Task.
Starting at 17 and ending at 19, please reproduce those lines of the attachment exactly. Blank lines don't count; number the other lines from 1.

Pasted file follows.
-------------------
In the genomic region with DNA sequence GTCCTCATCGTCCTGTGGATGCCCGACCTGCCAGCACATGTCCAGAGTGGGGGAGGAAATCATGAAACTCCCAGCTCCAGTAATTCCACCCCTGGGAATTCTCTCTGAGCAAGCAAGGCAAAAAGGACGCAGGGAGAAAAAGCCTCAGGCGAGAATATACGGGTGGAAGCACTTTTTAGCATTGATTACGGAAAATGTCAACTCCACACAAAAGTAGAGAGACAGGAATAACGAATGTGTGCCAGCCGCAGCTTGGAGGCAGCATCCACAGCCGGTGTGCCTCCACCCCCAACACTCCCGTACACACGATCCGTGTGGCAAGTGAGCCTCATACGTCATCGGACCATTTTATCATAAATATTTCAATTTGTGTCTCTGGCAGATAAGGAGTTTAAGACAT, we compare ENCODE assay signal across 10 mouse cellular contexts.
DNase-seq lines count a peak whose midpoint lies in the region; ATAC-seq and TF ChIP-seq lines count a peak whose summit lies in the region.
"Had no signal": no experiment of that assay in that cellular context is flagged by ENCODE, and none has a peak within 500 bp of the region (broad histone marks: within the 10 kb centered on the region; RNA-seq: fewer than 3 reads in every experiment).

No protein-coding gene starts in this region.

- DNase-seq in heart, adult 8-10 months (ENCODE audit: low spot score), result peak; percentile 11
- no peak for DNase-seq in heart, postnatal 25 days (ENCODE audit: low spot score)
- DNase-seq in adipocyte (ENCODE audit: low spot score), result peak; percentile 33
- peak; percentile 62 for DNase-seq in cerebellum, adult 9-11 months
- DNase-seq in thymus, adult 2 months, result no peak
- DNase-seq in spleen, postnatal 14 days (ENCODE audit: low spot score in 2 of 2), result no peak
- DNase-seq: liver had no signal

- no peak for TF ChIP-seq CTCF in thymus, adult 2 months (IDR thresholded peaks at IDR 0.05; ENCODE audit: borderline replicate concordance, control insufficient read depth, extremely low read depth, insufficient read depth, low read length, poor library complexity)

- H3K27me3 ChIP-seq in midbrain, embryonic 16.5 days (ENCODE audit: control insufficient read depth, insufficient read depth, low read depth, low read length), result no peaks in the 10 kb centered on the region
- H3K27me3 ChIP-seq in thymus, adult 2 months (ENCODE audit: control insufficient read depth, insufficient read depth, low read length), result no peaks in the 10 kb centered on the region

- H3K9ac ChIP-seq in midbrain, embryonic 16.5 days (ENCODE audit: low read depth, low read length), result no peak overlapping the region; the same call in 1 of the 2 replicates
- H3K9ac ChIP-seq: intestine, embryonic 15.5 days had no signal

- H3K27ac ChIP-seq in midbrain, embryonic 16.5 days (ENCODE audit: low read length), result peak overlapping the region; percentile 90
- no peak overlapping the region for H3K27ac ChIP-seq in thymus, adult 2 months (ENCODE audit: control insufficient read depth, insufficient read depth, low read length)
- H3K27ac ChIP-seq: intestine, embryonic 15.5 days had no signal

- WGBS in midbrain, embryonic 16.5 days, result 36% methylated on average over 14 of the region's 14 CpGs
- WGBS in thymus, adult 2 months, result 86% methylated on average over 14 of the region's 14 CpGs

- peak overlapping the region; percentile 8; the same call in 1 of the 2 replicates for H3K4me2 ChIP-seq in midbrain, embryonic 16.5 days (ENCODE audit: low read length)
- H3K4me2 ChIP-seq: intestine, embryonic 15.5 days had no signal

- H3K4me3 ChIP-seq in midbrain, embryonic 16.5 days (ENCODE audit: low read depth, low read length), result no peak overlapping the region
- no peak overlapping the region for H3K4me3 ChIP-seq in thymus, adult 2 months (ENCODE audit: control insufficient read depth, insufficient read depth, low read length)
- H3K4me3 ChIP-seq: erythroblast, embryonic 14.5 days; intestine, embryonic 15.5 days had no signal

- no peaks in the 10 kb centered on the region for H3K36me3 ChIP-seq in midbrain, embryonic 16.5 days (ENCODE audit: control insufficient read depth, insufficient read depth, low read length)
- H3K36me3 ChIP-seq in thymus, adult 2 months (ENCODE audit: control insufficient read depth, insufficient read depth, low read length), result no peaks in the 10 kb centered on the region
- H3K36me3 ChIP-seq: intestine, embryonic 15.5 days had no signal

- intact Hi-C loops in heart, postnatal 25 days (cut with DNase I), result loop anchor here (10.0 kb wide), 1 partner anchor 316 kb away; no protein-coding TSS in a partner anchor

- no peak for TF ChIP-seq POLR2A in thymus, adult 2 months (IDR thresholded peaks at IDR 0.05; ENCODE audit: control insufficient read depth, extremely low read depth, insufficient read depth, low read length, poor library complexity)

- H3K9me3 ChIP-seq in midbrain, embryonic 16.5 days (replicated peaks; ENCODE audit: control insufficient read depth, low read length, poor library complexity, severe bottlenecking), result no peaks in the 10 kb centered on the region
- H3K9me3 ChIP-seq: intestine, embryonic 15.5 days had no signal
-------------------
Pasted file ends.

- H3K27ac ChIP-seq in midbrain, embryonic 16.5 days (ENCODE audit: low read length), result peak overlapping the region; percentile 90
- no peak overlapping the region for H3K27ac ChIP-seq in thymus, adult 2 months (ENCODE audit: control insufficient read depth, insufficient read depth, low read length)
- H3K27ac ChIP-seq: intestine, embryonic 15.5 days had no signal